Who’s to blame for the stereotype?

This is in response to Danielle Comma’s letter, “Do not throw stones”, that was published in last Saturday’s Express. Yes, I agree we shouldn’t kick our brothers when they are down, but does that mean we always have to play the sympathy card?
In life we have choices to make. Why is it these men choose the life of crime? Check the statistics of the jails; put on the television and see the hotspot areas and their inhabitants; tell me what you see. We cannot keep making excuses. There are countless opportunities out there. Many other people have slogged day and night to reach where they are. It is not impossible.
The police may quicker question a suspicious-looking “black” male, but who gave him that stereotype? There’s a saying that one bad apple spoils the whole bunch—and such is the case here. If Afro-Trinidadians want to see themselves painted in a better light, they must reach out and help their fallen brothers and sisters. Show them a path to rise to success.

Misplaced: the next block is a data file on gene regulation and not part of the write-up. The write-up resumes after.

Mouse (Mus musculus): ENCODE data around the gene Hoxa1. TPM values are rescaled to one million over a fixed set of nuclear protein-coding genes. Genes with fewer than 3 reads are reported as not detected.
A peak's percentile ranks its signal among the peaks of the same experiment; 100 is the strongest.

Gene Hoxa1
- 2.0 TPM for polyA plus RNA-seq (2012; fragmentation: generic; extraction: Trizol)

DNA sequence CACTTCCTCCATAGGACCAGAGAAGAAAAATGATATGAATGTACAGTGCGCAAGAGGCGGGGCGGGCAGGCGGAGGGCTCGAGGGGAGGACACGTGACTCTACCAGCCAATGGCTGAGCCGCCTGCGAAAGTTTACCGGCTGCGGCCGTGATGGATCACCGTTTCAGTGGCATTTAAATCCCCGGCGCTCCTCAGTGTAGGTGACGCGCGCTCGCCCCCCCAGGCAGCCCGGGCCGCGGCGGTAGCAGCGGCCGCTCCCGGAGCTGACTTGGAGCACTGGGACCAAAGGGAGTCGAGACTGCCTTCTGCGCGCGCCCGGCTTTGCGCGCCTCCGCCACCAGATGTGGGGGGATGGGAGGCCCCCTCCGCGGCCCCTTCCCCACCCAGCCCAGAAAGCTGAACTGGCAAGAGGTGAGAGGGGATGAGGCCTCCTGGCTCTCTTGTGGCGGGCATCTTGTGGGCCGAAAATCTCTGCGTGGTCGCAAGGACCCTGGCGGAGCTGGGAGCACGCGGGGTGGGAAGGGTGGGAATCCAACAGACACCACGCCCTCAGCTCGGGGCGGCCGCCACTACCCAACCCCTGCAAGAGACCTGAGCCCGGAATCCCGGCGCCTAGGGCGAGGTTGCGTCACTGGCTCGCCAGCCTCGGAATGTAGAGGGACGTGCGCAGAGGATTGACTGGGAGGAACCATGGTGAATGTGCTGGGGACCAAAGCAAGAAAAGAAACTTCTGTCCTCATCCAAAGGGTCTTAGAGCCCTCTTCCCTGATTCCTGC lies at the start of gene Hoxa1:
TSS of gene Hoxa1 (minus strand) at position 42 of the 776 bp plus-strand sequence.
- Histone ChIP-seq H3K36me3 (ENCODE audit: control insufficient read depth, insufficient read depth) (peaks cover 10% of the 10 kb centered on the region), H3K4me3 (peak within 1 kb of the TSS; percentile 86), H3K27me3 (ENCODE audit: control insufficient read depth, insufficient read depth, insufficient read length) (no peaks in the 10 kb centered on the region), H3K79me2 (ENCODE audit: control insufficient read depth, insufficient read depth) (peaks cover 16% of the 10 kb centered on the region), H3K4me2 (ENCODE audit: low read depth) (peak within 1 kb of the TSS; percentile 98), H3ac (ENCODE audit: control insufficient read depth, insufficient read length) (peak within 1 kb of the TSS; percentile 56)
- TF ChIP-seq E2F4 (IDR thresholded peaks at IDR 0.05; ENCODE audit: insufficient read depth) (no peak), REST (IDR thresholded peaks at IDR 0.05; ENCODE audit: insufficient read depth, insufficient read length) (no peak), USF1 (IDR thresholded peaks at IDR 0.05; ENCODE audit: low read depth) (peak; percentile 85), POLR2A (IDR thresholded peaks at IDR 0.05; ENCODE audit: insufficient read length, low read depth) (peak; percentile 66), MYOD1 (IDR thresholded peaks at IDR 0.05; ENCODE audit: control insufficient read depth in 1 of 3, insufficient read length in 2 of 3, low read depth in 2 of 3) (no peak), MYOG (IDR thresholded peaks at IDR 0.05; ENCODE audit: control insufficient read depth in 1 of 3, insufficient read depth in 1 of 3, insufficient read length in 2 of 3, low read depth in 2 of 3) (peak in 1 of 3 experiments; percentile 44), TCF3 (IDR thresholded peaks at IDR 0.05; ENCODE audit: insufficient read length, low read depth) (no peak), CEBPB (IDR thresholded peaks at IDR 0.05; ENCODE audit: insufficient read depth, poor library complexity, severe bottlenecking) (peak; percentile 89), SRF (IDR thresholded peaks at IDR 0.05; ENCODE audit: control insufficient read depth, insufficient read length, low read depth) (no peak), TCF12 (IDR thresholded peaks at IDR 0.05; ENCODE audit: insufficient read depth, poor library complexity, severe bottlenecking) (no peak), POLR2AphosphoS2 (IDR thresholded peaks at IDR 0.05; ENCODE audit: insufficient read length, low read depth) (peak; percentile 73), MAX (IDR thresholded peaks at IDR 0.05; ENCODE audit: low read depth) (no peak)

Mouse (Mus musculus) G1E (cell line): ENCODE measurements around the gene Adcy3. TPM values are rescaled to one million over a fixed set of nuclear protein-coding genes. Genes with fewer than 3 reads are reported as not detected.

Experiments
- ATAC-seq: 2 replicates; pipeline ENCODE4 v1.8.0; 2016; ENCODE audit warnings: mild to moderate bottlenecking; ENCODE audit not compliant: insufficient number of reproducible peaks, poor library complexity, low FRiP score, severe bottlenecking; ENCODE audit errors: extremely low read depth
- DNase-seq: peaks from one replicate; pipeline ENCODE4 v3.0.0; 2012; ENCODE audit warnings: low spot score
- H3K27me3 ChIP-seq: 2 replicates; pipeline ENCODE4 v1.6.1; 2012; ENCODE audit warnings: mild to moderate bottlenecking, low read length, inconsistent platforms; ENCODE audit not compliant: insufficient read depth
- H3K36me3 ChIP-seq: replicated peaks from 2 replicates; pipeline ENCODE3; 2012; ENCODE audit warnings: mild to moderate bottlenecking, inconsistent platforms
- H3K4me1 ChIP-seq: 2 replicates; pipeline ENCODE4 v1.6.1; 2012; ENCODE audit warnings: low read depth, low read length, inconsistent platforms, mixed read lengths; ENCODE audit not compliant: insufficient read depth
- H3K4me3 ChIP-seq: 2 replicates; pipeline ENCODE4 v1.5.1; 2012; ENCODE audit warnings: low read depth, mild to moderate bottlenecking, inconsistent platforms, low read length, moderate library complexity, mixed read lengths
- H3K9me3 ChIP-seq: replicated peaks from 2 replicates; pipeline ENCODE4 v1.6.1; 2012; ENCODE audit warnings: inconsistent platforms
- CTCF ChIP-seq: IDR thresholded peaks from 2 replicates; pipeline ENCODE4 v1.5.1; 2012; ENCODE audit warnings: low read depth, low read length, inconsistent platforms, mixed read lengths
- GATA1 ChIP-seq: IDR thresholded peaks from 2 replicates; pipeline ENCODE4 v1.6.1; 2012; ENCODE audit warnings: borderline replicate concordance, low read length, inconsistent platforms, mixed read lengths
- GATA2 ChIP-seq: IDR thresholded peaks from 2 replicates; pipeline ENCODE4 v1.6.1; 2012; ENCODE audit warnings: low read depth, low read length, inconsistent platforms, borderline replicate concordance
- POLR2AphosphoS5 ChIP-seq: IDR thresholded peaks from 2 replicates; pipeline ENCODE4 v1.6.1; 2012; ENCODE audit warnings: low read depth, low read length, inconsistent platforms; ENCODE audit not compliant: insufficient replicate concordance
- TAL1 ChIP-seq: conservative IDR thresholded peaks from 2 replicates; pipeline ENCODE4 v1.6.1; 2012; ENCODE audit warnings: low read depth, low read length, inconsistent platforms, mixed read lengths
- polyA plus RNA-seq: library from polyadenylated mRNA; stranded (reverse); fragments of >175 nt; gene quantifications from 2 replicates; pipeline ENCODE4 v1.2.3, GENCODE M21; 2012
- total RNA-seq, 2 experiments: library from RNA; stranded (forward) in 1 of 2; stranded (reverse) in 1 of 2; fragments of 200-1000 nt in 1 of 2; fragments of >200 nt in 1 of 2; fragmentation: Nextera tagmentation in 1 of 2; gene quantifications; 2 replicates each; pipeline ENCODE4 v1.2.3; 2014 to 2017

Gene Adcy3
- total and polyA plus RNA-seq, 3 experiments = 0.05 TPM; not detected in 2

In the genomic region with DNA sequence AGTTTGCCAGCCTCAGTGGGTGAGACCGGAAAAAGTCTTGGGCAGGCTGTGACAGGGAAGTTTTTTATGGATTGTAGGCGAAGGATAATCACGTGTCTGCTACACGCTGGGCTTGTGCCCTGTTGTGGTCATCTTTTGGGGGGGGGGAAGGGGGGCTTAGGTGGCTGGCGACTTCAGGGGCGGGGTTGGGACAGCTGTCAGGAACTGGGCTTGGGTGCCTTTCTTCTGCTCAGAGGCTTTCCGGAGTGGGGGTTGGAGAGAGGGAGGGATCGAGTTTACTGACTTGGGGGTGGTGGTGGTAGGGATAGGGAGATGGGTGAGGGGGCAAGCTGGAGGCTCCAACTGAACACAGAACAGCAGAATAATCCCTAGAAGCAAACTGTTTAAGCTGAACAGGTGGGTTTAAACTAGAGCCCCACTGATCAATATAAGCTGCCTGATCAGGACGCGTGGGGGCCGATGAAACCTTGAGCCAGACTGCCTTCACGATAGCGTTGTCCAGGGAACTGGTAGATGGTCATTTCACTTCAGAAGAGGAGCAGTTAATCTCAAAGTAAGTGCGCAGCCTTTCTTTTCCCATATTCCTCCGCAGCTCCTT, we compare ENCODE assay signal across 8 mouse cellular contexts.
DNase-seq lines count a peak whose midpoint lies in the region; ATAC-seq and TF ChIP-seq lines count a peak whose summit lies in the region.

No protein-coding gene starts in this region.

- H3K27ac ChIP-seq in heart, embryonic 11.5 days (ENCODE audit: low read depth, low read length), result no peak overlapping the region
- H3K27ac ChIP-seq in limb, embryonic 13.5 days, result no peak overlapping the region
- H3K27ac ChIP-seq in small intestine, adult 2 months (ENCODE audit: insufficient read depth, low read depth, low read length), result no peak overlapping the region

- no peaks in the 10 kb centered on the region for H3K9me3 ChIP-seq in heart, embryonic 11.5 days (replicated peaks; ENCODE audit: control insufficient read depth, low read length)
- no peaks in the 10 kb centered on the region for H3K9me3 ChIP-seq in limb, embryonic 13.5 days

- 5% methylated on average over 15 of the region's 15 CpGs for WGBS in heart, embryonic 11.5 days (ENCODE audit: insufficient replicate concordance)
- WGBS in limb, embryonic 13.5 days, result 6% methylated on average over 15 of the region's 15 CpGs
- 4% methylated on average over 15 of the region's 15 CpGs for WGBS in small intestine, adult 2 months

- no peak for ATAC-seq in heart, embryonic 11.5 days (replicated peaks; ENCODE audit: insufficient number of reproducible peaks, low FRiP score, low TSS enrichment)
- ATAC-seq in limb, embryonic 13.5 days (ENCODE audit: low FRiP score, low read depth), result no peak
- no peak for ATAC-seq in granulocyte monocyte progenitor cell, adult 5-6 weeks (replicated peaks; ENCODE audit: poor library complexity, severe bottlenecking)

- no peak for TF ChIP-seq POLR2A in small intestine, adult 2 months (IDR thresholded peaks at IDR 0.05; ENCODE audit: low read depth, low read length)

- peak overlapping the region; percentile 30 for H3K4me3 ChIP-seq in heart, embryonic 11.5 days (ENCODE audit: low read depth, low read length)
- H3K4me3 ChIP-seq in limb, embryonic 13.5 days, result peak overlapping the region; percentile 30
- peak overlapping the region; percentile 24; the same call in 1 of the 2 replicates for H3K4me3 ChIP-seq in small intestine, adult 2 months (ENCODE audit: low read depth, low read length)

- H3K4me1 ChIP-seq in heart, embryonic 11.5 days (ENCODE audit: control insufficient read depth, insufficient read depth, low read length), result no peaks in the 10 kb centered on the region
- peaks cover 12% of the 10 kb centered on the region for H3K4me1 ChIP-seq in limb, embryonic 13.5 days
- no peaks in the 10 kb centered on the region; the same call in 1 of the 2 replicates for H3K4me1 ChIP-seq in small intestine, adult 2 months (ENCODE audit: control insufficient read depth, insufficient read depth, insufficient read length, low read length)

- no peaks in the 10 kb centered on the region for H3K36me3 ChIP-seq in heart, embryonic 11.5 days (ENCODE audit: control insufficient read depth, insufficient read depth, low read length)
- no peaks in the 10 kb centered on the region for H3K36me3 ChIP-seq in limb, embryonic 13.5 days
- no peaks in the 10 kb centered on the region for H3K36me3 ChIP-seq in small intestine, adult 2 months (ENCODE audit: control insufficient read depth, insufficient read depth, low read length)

I think the MPs for such areas can do much more as representatives than providing paved roads and box drains. There are many young, well-known “black” MPs who have managed to reach places where their voices can be heard, such as Nileung Hypolite, Fitzgerald Hinds (who came from Laventille), Keith Rowley, Amery Browne, and so on. Why aren’t they doing something for the misguided youths? Where is the encouragement and leadership by example?
The police haven’t failed, the Government hasn’t failed. WE have all failed.
Allan Hewitt
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